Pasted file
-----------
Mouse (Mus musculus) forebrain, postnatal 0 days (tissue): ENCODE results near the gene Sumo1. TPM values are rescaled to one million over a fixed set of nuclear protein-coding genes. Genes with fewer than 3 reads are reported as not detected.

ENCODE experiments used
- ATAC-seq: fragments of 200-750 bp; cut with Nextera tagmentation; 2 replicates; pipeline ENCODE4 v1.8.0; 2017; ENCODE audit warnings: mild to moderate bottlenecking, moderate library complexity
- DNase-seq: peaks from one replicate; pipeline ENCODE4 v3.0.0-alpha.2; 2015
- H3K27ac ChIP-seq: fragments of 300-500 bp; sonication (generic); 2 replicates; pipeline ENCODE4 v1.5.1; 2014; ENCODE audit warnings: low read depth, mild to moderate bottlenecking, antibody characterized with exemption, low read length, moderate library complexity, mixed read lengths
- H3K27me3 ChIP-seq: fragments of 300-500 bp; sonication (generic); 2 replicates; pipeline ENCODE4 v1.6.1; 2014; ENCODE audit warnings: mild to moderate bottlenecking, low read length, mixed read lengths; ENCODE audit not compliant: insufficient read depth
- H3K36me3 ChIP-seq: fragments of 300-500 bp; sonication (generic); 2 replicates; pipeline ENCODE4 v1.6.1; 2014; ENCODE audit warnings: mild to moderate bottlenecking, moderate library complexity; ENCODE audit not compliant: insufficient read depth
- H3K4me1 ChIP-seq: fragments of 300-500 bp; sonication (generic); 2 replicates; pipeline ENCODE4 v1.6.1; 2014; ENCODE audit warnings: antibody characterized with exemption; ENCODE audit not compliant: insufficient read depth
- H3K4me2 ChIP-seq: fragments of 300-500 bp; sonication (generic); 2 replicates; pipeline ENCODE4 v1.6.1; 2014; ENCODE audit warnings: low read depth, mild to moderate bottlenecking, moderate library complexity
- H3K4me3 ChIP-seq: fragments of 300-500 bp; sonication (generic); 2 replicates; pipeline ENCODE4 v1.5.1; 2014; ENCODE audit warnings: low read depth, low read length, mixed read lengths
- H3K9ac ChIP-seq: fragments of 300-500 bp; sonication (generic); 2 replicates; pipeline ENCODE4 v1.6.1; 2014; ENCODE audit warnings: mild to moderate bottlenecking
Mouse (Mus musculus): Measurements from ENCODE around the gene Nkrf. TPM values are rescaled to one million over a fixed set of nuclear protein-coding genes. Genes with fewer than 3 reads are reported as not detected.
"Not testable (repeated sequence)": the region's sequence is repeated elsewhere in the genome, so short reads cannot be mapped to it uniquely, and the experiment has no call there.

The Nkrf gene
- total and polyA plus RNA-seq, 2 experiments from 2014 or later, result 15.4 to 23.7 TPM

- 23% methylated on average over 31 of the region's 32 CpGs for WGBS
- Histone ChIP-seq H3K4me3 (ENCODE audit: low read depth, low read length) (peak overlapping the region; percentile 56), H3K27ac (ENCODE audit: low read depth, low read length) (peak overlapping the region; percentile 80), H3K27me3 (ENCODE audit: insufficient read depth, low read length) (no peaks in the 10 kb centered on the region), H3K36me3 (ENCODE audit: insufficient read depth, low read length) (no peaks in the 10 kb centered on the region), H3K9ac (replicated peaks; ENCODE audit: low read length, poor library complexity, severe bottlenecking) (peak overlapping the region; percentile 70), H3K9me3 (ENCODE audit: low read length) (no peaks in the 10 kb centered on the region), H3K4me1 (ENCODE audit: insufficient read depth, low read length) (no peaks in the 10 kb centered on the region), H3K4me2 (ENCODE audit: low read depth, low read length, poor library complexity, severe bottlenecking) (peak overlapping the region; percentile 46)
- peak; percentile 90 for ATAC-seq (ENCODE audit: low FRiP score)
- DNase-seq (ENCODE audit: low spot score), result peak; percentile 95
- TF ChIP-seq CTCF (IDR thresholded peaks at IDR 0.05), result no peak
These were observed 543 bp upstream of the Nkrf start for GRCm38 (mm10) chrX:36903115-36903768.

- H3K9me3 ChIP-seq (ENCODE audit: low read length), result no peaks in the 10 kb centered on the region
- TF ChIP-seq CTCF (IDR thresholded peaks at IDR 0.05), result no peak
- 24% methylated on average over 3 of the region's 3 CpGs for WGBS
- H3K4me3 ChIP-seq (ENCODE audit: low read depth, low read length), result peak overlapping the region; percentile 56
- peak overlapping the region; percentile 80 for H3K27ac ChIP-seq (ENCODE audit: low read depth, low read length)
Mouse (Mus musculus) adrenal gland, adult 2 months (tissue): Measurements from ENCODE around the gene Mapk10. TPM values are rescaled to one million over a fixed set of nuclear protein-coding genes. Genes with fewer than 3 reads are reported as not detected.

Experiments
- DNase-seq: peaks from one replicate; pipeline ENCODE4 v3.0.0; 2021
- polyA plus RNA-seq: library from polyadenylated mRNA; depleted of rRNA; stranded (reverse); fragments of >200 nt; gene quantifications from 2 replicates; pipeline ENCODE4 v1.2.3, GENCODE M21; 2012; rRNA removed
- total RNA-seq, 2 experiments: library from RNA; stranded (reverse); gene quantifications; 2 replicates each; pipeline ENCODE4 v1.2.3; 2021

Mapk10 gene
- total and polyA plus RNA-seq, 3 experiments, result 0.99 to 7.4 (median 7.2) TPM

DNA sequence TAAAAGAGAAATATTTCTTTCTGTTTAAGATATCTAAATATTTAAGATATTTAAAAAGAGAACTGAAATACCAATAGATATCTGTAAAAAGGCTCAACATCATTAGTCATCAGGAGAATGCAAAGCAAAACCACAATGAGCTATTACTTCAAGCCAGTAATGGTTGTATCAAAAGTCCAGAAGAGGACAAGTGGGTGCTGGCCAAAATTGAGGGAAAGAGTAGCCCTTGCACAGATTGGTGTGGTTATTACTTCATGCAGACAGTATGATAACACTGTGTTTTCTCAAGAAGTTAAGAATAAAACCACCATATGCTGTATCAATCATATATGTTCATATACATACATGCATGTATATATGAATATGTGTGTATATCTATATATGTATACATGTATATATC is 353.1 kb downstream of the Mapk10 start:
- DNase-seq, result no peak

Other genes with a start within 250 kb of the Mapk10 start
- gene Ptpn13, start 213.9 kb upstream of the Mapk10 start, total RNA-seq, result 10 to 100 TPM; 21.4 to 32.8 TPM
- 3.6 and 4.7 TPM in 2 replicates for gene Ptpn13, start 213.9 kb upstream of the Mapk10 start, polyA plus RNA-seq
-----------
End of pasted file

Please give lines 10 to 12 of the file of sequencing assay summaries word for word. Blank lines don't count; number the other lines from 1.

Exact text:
- H3K4me3 ChIP-seq: fragments of 300-500 bp; sonication (generic); 2 replicates; pipeline ENCODE4 v1.5.1; 2014; ENCODE audit warnings: low read depth, low read length, mixed read lengths
- H3K9ac ChIP-seq: fragments of 300-500 bp; sonication (generic); 2 replicates; pipeline ENCODE4 v1.6.1; 2014; ENCODE audit warnings: mild to moderate bottlenecking
Mouse (Mus musculus): Measurements from ENCODE around the gene Nkrf. TPM values are rescaled to one million over a fixed set of nuclear protein-coding genes. Genes with fewer than 3 reads are reported as not detected.